I’ve been watching all the various posts about the impending demise of Twitter for the past week or so. Twitter for me was at its best during the early 2010s and I know that I got connections and friends via the community I was a part of at that time. I pulled way back from the platform in 2017. A year or more ago, I deleted all of my tweets and stopped following everyone but agencies and local news orgs that I find helpful to get info from quickly, especially during fire season.

But I’ve seen a lot of great posts on the subject and, to my delight, a few of the RSS feeds that haven’t had new content in my reader for a while had posts this week. I’ll link to two that I’ve found particularly interesting, but there are a lot of people talking about this if you look for it. I do like that there is thinking going on and people are talking about it on their blogs.

If you leave Twitter for less obvious places, fewer eyeballs will see your work; but if people have to make a bit of an effort to find what you write, they’re far more likely to be intelligent and receptive readers than the average Twitter user.

And Alan Jacobs goes on to say this and I love it:

We all need to stop thinking arithmetically. For good and for ill, the people who make the most significant impact on the world are those who pursue what Milton called “fit audience though few.” Very few people have read Wang Huning’s academic writings, but he directs the ideological program of the Chinese Communist Party. A far more positive example, from Eno: “The first Velvet Underground record sold only 30,000 copies in its first five years. Yet … everyone who bought one of those 30,000 copies started a band.”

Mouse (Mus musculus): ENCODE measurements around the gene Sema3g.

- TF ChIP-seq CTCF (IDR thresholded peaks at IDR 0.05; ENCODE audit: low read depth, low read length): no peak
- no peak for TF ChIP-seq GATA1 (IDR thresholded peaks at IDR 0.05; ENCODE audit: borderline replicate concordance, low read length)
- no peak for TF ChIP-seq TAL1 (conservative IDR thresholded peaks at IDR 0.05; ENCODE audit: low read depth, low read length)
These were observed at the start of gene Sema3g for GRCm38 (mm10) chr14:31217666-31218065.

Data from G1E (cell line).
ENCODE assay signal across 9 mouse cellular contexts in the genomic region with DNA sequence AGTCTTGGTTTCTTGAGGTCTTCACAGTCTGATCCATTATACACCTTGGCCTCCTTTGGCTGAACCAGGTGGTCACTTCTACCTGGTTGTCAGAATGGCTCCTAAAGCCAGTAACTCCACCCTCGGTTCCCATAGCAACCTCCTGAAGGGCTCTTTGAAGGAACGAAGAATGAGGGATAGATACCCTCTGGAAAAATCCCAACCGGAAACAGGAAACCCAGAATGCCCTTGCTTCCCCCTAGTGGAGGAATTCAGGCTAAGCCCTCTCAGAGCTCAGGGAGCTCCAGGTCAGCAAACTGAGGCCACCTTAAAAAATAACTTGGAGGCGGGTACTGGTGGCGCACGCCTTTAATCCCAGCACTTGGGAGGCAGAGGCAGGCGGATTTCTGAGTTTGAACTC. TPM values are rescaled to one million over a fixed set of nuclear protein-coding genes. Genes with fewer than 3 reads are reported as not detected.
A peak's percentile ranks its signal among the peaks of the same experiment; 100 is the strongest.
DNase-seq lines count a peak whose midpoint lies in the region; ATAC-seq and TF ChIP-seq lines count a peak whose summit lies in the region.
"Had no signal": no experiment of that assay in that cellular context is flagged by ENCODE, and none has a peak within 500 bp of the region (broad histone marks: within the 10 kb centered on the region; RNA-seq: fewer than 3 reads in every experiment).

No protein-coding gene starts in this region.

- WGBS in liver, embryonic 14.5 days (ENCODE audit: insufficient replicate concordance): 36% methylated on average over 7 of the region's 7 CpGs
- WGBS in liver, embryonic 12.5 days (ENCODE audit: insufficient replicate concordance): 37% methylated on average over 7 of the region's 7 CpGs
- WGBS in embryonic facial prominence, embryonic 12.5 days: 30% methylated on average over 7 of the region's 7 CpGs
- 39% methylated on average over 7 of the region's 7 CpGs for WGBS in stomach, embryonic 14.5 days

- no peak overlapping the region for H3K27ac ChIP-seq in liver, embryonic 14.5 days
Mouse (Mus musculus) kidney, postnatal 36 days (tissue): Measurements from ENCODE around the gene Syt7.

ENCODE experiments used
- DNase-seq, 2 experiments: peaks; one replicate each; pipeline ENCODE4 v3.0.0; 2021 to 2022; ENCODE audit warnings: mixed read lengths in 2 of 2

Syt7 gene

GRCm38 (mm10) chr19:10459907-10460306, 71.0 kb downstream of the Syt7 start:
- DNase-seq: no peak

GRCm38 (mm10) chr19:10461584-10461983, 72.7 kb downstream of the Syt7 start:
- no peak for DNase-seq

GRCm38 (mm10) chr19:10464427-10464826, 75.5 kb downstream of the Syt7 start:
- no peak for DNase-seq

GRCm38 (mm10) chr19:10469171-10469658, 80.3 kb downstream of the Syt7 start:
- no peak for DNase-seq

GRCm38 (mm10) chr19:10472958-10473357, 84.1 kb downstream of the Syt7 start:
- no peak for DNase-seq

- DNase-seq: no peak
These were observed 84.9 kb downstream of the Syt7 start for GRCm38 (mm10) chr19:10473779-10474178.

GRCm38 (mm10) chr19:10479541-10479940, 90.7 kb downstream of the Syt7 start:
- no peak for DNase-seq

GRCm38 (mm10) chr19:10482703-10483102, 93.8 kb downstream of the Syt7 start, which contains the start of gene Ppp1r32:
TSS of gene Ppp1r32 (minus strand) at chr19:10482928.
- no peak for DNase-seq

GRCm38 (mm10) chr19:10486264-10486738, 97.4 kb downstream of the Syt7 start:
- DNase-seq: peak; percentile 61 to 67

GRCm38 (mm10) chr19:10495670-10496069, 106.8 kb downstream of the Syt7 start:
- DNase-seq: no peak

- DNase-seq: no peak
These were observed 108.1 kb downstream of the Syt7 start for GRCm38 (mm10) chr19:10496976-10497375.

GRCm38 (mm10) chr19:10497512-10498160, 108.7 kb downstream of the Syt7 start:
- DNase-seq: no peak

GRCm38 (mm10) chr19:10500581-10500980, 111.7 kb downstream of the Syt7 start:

Maybe audience isn’t the goal? I can trace only one significant career event that occurred because of my blog, not my Twitter presence, but my blog. And that was a turning point for me, in a huge way, but it was the slow writing that got me there, not the pithy short thoughts.

Austin Kleon wrote a short post that talks more about audience and what that means as an independent artist. I love the clips he shows (from Twitter no less) that illustrate that growth demands we give our all to these companies and welp, maybe that’s not a good idea.

Unlike many folks, I’m not looking for a replacement for Twitter. And, to be honest, I’ve deleted all my content from Instagram too. I’m not sure helping these companies make money is good for me, so I’ve been searching for alternatives to find interesting things on the topics I’m into. To my delight there are a lot of folks still blogging about the things they do and I love it.